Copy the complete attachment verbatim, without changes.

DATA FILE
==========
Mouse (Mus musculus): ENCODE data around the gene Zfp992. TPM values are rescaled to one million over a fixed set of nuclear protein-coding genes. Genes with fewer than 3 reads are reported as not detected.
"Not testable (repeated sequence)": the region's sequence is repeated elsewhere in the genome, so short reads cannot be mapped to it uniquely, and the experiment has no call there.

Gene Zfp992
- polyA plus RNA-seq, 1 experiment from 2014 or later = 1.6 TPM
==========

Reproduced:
Mouse (Mus musculus): ENCODE data around the gene Zfp992. TPM values are rescaled to one million over a fixed set of nuclear protein-coding genes. Genes with fewer than 3 reads are reported as not detected.
"Not testable (repeated sequence)": the region's sequence is repeated elsewhere in the genome, so short reads cannot be mapped to it uniquely, and the experiment has no call there.

Gene Zfp992
- polyA plus RNA-seq, 1 experiment from 2014 or later = 1.6 TPM